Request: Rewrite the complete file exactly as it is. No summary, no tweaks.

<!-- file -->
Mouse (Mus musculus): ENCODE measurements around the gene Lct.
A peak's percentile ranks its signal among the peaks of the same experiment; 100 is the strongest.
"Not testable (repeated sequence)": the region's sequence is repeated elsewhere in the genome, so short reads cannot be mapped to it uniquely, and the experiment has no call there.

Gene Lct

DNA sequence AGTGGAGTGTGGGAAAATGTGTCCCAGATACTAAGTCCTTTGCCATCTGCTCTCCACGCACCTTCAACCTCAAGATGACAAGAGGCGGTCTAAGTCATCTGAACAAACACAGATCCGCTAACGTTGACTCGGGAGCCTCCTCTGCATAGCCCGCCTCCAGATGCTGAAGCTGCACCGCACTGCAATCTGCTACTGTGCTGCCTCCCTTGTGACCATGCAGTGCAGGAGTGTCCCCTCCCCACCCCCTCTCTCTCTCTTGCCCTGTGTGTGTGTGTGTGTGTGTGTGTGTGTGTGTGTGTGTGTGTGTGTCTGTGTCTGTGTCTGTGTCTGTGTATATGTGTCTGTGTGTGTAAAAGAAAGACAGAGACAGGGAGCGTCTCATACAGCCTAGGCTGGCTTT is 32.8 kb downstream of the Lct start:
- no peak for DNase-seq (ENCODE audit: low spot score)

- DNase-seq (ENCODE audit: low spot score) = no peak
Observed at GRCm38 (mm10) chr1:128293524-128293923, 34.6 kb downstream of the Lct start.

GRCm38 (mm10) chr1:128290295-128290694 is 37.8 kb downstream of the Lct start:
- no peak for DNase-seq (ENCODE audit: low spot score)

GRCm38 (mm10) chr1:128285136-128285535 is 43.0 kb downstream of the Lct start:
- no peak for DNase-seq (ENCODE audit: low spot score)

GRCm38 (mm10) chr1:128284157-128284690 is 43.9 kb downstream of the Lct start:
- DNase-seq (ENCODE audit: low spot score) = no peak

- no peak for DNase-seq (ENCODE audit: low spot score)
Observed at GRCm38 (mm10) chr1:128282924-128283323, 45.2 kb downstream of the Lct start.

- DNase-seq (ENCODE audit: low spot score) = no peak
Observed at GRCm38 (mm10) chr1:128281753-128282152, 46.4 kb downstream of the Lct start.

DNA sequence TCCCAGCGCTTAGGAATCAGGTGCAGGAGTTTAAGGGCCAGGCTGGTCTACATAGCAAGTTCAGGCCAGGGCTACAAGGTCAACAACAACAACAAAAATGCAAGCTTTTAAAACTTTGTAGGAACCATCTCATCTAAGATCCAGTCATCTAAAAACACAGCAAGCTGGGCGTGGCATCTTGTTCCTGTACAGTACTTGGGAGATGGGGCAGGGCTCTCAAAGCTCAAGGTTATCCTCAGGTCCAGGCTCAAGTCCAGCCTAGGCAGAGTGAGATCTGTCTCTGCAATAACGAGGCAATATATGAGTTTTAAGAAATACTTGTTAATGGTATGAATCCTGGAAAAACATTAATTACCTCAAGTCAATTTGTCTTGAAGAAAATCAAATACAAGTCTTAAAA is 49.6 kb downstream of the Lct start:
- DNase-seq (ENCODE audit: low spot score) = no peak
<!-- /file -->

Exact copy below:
Mouse (Mus musculus): ENCODE measurements around the gene Lct.
A peak's percentile ranks its signal among the peaks of the same experiment; 100 is the strongest.
"Not testable (repeated sequence)": the region's sequence is repeated elsewhere in the genome, so short reads cannot be mapped to it uniquely, and the experiment has no call there.

Gene Lct

DNA sequence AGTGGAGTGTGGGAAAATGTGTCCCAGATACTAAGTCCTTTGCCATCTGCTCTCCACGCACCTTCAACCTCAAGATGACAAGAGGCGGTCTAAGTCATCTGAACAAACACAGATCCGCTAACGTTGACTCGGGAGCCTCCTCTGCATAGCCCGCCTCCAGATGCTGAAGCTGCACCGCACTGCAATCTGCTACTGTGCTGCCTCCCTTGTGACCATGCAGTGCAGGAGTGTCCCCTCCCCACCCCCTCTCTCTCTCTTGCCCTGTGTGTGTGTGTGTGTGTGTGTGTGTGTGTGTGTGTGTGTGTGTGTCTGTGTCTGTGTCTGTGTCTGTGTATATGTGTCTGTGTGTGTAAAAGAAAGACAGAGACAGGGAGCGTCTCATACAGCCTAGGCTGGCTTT is 32.8 kb downstream of the Lct start:
- no peak for DNase-seq (ENCODE audit: low spot score)

- DNase-seq (ENCODE audit: low spot score) = no peak
Observed at GRCm38 (mm10) chr1:128293524-128293923, 34.6 kb downstream of the Lct start.

GRCm38 (mm10) chr1:128290295-128290694 is 37.8 kb downstream of the Lct start:
- no peak for DNase-seq (ENCODE audit: low spot score)

GRCm38 (mm10) chr1:128285136-128285535 is 43.0 kb downstream of the Lct start:
- no peak for DNase-seq (ENCODE audit: low spot score)

GRCm38 (mm10) chr1:128284157-128284690 is 43.9 kb downstream of the Lct start:
- DNase-seq (ENCODE audit: low spot score) = no peak

- no peak for DNase-seq (ENCODE audit: low spot score)
Observed at GRCm38 (mm10) chr1:128282924-128283323, 45.2 kb downstream of the Lct start.

- DNase-seq (ENCODE audit: low spot score) = no peak
Observed at GRCm38 (mm10) chr1:128281753-128282152, 46.4 kb downstream of the Lct start.

DNA sequence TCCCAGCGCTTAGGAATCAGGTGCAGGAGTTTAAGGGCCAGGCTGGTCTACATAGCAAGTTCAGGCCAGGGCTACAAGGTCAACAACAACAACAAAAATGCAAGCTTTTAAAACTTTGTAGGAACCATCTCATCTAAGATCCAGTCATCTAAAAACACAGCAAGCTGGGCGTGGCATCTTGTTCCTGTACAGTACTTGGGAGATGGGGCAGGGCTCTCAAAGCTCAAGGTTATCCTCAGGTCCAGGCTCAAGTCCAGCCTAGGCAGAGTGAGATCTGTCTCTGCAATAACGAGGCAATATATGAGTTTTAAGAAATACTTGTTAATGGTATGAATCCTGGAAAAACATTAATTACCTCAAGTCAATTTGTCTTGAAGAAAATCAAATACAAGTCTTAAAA is 49.6 kb downstream of the Lct start:
- DNase-seq (ENCODE audit: low spot score) = no peak